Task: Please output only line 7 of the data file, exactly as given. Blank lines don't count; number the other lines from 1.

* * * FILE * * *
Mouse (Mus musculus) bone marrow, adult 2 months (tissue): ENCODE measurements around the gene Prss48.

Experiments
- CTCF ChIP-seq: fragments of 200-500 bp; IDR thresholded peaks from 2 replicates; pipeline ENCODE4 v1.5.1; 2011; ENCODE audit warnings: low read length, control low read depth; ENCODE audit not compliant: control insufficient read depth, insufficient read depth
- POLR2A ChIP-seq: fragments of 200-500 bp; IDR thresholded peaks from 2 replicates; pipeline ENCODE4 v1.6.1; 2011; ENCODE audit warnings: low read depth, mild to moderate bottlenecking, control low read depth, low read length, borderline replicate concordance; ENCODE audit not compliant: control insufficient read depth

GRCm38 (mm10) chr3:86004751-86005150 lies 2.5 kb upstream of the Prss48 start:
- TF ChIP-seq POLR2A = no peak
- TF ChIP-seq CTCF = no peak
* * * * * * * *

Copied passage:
- TF ChIP-seq CTCF = no peak